There have been very few days recently when politics have provided good news of a morning, but this morning is definitely one of them. The EU elections – which were always going to be a proxy for another go at working out what kind of a relationship the UK (specifically England) wants with the rest of Europe – have delivered that news.
And the news is…that with the strongly pro-EU Scotland and Northern Ireland still to declare, England and Wales voted in favour of pro-EU parties, with a vocal minority supporting pro Hard Brexit parties, UKIP and The Brexit Party. In reality of course the strong turn-out for UKIP in 2014 was ported across the the Brexit Party, as UKIP disappeared off into Nazi territory. And a smallish percentage of Tories (and an even smaller percentage of Labour voters) joined them.
The big winners (again this is just England and Wales) were the Lib Dems and Greens. I have to say I was delighted to see Molly Scott-Cato returned in the South-West. But for them to be joined by so many others, in the most surprising of places (East of England and West Midlands being perhaps the greatest surprises) is particularly uplifting (and even more so when you look at how well they did across the EU). As expected the Lib Dems did particularly well, soaking up many votes from pro-remain Labour voters.
Yes The Brexit Party won most MEPs, though with only a modest increase on UKIP’s outing last time. But as I wrote previously this election was not really about MEPs going to the European Parliament and being politicians there. I mean, seriously. Is multi-millionaire property developer Richard Tice going to spend his year shuttling between Brussels and Strasbourg, sitting in frankly tedious meetings arguing over arcane policy questions? Of course he isn’t. I predict that very few of the Brexit Party MEPs will turn up in Brussels more than a handful of times. James Glancy will I hope prove to be an exception there. Hopefully the Living Marxism/Spiked online’s faux Libertarian Claire Fox will never turn up.
But either way, the Brexit Party was not formed to act as a serious political party in the European Parliament. It was formed to create pressure – mainly on the Tory party. And, now that Theresa May has finally been forced out, the pressure for a Crash-Out Brexit is going to be applied, in a very focused manner, on each of the prospective party leader candidates. This, coupled with the likelihood that at least some of those who have returned from the UKIP camp to be Tory party members again, will have done so in time to be able to vote in that leadership election (I believe 6 months is the cut-off), means that the Brexit Party/LeaveEU/LeaveMeansLeave and all the other fronts they have created, will have a big influence over who the next Tory party leader is. You could argue that the sole purpose of TBP was to drag the Tory party further to the right.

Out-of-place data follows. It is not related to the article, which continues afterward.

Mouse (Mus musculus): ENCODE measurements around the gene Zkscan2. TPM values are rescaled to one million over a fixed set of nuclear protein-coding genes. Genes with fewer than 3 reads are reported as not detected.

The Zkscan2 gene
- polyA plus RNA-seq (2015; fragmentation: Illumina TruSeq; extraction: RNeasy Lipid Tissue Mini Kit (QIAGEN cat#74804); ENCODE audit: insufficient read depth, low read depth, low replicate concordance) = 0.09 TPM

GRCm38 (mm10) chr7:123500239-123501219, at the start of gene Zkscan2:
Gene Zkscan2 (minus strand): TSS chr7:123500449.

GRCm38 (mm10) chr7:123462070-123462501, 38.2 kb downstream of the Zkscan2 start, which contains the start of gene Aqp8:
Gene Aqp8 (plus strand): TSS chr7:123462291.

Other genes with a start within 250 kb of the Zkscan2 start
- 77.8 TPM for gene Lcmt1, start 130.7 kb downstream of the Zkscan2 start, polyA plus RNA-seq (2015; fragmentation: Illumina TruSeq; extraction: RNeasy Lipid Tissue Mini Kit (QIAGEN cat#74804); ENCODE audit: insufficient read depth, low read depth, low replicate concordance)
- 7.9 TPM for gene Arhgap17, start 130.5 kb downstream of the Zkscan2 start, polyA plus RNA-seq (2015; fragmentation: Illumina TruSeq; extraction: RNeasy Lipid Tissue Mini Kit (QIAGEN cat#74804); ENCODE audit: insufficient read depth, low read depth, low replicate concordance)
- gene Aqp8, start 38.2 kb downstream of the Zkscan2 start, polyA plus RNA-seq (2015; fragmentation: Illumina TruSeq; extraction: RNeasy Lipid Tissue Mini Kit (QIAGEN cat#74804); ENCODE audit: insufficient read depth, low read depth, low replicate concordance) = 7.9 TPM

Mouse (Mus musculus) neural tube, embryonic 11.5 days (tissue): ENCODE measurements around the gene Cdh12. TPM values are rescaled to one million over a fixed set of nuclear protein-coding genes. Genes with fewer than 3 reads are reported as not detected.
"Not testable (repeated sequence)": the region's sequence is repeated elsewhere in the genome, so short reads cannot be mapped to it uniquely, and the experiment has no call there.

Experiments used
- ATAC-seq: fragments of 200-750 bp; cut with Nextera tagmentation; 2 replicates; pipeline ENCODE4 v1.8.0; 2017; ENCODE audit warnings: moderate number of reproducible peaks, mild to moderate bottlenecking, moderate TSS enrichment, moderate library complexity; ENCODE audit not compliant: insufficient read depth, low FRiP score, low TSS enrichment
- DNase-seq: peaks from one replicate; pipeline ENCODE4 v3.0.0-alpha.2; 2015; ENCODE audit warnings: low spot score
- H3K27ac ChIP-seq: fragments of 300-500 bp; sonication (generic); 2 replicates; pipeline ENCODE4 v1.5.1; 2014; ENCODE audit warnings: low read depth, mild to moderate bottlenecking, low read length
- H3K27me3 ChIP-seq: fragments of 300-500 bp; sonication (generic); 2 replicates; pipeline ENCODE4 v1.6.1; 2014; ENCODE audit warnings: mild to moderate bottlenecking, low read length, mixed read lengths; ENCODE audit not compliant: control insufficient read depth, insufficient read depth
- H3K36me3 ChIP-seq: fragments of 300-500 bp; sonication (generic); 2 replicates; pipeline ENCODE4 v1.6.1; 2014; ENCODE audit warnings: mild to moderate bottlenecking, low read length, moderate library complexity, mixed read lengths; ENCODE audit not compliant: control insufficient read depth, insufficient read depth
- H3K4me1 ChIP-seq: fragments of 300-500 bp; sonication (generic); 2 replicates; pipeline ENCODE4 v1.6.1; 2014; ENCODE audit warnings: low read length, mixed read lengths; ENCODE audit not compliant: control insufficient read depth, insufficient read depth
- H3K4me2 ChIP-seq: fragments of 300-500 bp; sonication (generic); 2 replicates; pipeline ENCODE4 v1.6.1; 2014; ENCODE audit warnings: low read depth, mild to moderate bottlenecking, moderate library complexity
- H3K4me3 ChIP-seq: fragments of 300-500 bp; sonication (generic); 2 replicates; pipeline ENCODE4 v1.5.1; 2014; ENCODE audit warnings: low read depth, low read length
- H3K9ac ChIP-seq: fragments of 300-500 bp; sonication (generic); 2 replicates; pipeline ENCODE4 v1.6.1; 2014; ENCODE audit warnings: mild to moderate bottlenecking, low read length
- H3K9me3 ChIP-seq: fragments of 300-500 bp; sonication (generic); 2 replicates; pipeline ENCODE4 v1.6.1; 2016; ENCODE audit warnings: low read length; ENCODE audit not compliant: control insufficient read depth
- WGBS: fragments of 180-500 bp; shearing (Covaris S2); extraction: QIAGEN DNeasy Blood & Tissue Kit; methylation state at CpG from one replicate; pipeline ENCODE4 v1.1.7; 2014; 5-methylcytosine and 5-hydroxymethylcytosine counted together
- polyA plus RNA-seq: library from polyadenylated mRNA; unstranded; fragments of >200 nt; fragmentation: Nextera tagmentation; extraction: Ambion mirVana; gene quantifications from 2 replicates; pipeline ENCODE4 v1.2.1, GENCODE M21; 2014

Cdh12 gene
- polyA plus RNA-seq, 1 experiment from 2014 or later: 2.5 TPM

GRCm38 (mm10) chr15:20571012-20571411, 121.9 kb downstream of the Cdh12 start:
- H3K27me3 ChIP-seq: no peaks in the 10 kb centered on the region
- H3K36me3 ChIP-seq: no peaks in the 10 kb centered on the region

Assuming the Tories do indeed appoint a pro Crash-Out Brexit leader – and I really don’t want to think too hard about who it might be as I’m still feeling quite upbeat – their first test will be to form a Government. The DUP will no doubt feel happy to take another £billion to form some sort of coalition or support deal. But this is where it gets very messy for the Tories. Because there is already a significant caucus forming around some senior figures (who will be on the backbenches) like former chancellor Phillip Hammond and Amber Rudd, who have already stated very clearly that they will oppose a Crash-Out No Deal Brexit. I have a seen a figure of 60 Tory MPs who have already committed to opposing this course of action. Which makes it highly debatable as to whether a pro Crash-Out Brexit Tory leader could even form a Government. So a General Election seems increasingly likely.